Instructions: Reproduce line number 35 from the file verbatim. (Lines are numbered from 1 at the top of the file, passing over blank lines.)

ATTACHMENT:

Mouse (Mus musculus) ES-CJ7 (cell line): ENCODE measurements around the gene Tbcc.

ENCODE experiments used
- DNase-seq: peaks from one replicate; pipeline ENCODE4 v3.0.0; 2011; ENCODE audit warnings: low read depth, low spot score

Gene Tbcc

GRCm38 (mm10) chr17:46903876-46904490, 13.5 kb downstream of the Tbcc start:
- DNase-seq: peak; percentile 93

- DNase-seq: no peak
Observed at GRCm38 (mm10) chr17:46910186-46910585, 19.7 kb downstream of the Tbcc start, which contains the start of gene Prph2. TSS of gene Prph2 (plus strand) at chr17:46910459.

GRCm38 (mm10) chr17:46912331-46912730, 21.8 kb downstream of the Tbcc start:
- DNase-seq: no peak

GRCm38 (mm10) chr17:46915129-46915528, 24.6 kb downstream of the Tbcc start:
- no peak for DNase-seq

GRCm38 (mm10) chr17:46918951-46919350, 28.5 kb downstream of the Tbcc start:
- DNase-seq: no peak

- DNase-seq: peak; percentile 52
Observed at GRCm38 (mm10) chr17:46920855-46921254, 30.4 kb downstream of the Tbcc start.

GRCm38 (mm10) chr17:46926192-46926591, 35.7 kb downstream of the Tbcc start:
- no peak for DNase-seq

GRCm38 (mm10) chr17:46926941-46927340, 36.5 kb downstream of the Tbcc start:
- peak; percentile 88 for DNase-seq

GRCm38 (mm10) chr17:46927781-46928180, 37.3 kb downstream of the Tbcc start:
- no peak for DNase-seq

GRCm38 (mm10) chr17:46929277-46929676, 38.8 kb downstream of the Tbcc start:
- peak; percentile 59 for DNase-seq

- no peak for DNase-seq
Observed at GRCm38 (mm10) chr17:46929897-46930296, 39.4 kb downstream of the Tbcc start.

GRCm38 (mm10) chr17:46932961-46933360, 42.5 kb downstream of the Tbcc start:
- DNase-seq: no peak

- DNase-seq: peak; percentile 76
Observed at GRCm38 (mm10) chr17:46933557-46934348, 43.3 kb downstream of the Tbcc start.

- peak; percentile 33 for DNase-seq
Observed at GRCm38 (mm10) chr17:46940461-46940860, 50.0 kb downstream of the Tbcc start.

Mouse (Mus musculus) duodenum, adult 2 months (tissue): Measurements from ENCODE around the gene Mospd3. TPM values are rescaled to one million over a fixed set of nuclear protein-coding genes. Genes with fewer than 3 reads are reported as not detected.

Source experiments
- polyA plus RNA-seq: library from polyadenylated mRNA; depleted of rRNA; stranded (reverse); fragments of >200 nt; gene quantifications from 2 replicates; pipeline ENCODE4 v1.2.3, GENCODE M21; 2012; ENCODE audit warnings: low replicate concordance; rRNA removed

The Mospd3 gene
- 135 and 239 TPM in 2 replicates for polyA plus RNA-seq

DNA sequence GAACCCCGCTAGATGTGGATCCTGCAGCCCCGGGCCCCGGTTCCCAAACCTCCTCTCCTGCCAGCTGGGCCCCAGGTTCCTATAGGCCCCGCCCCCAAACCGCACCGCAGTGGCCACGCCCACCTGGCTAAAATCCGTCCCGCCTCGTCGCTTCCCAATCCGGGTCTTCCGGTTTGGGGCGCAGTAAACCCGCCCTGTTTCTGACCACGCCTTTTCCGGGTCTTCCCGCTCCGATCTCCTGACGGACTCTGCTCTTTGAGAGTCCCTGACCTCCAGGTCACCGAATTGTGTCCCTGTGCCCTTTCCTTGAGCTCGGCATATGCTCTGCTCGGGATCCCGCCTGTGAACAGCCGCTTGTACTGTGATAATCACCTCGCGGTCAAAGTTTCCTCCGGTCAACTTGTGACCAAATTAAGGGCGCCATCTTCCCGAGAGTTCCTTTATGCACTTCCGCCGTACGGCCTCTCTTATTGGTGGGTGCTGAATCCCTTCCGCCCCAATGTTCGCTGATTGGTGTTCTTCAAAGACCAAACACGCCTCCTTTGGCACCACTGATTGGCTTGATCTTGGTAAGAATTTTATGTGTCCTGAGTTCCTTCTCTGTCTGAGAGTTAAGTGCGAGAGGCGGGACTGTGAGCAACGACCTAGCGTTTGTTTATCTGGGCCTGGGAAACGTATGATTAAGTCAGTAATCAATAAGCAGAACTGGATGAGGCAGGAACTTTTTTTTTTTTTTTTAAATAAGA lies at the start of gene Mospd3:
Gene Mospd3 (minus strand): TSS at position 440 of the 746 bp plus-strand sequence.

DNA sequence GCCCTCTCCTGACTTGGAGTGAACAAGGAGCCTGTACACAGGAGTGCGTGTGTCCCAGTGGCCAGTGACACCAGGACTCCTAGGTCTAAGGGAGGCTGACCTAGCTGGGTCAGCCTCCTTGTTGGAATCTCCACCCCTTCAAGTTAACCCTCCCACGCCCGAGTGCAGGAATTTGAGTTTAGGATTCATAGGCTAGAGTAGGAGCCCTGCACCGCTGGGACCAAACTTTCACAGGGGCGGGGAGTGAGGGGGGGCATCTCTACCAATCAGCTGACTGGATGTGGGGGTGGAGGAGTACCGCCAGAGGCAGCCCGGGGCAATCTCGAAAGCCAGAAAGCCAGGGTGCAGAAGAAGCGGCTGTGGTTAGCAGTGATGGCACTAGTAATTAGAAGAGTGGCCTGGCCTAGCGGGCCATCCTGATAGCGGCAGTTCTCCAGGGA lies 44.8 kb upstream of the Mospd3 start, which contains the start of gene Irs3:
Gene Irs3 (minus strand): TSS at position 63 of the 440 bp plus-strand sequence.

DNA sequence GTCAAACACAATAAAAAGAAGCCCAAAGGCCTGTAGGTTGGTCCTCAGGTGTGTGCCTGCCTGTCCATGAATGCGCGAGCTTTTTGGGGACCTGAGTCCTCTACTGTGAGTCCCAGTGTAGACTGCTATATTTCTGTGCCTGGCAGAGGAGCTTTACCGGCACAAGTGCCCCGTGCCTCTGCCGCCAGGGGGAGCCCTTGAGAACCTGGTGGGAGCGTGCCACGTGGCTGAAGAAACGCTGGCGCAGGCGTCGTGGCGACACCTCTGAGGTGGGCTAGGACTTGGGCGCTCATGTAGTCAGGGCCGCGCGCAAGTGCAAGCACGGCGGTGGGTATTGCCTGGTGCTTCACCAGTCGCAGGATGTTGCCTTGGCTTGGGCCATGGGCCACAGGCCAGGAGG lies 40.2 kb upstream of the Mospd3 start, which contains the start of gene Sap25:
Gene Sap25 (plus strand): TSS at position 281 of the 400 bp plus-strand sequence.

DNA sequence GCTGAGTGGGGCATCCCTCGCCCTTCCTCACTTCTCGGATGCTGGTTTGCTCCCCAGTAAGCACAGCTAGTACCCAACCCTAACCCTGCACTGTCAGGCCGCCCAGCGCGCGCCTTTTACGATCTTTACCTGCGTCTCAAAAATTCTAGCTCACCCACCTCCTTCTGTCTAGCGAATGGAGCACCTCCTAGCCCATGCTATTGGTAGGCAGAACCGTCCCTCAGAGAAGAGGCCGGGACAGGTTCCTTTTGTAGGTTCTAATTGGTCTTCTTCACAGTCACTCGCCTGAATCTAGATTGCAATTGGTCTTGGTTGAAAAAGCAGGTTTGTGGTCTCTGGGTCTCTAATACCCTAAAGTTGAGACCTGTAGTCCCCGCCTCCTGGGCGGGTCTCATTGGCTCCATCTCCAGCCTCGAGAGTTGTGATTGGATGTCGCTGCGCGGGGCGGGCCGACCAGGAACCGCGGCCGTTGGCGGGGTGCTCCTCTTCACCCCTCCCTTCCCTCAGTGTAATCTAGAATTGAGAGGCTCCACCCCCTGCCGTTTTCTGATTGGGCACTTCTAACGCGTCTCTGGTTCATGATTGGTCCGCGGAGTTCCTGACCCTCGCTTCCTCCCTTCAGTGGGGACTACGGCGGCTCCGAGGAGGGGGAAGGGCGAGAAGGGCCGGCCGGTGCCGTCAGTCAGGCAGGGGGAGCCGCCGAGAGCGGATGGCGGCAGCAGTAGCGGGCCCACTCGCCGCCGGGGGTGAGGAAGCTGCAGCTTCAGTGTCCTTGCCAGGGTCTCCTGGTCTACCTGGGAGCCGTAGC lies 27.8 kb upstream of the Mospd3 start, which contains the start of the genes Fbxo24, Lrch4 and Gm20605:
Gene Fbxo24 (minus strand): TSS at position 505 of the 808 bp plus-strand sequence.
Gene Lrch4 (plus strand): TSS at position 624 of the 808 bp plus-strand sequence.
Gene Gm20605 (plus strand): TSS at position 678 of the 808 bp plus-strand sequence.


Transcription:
- polyA plus RNA-seq: library from polyadenylated mRNA; depleted of rRNA; stranded (reverse); fragments of >200 nt; gene quantifications from 2 replicates; pipeline ENCODE4 v1.2.3, GENCODE M21; 2012; ENCODE audit warnings: low replicate concordance; rRNA removed